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Friday 25 May 2012

Unofficial Exclusions

From Jane:

When Westminster Academy first opened some students were sent home “to await a meeting”.  No official exclusion took place.

I have now heard of a Suffolk converter unofficially excluding.

Who collates attendance figures and exclusion figures for academies.  I assume it is the DfE only and, therefore, there is almost no monitoring.  (I realise that permanent or long term exclusions have to be reported to the home authority of the student.)

18 answers – add yours below

  1. Alasdair Smith said:

    Interesting question. I think you should ask the DfE if they collect this data

    12 June 2012 at 11:06am
  2. Anonymous said:

    I am a former student at Westminster Academy. When children misbehave, rather than being formally excluded, children are told to “work from home.”

    “On paper” behaviour is seen to be improving. However, it is clearly not!

    Keep up the excellent work Jane!

    27 July 2012 at 4:20pm
  3. Chris said:

    I’m currently writing a thesis at present looking at ‘managed moves’ between secondary schools. What is abundantly clear from my interview data is that young people that do not conform to the rigid structures of mainstream schooling have little, if any advocates outside their families and, if they’re lucky, passionate members of staff within LAs.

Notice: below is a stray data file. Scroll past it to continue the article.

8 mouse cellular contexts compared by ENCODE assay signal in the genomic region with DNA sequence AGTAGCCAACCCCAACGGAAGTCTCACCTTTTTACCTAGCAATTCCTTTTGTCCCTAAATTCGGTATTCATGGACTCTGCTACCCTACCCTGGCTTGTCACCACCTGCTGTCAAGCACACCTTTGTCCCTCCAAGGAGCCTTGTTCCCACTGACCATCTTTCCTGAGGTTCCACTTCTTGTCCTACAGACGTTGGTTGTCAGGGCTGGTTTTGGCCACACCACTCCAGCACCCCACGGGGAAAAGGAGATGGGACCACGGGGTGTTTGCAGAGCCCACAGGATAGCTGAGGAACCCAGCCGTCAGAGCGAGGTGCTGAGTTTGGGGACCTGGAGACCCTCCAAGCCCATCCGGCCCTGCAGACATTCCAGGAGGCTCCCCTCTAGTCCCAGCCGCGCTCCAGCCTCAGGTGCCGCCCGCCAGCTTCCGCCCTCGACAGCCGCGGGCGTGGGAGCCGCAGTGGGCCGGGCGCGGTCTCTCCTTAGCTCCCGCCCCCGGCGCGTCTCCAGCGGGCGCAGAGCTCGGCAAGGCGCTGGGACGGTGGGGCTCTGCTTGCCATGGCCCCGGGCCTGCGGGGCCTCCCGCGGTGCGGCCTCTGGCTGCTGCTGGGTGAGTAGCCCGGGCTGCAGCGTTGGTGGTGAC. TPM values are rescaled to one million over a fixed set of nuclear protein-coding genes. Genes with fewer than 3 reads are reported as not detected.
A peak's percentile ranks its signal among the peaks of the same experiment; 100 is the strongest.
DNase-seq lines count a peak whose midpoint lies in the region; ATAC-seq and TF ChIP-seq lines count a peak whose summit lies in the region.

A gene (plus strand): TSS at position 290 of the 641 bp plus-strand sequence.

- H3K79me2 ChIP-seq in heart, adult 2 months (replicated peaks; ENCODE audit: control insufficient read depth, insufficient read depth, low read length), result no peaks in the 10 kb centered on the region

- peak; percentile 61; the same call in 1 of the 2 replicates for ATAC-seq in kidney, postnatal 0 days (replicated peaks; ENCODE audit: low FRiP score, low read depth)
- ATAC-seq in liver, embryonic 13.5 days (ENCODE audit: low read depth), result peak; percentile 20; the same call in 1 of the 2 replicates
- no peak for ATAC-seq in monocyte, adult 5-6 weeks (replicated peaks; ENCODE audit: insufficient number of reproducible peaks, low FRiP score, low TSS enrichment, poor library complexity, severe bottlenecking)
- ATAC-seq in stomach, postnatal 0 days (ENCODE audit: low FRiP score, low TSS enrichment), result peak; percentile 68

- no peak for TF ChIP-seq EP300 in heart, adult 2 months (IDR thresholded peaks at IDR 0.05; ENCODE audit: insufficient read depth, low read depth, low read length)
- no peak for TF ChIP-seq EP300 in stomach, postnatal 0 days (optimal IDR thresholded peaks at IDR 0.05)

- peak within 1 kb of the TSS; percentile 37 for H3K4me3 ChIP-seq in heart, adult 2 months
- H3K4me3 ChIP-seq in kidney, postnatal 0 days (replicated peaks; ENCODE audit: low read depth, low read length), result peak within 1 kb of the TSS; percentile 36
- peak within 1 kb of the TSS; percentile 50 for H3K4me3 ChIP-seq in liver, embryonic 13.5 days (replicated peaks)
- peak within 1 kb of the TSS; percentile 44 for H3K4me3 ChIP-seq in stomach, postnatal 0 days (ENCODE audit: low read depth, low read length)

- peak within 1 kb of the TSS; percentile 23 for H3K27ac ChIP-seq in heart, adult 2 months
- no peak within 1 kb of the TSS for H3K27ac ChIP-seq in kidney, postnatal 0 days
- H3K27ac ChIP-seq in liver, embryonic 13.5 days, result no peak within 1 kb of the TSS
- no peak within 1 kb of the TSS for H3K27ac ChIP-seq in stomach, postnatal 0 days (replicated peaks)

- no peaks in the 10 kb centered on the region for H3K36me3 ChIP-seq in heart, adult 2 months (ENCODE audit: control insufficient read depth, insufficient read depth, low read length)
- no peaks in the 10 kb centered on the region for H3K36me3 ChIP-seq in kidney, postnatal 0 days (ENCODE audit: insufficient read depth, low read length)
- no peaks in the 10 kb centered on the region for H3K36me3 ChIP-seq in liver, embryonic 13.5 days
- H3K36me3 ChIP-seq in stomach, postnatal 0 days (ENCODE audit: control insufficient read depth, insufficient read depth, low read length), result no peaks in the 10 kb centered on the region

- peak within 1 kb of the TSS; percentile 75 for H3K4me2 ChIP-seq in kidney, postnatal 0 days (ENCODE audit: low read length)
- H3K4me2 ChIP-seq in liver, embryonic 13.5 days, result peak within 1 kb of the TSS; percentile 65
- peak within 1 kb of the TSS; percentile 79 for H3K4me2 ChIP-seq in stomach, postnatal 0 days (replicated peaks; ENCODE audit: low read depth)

There is NO reason for schools to take difficult students. They have the RIGHT to simply refuse young people, sending them back to their previous school or another local secondary. They are out-of-sight and therefore out-of-mind, do not appear favourably on school figures and Headteachers have every right to deny them access top education. Similar to unofficial exclusions, no record of these are recorded by the DfES. Given that these pupils are most likely to experience horrendous family circumstances, school failure, juvenile delinquency / incarceration, drug addiction and poor employment prospects, should this demographic not be looked at more closely.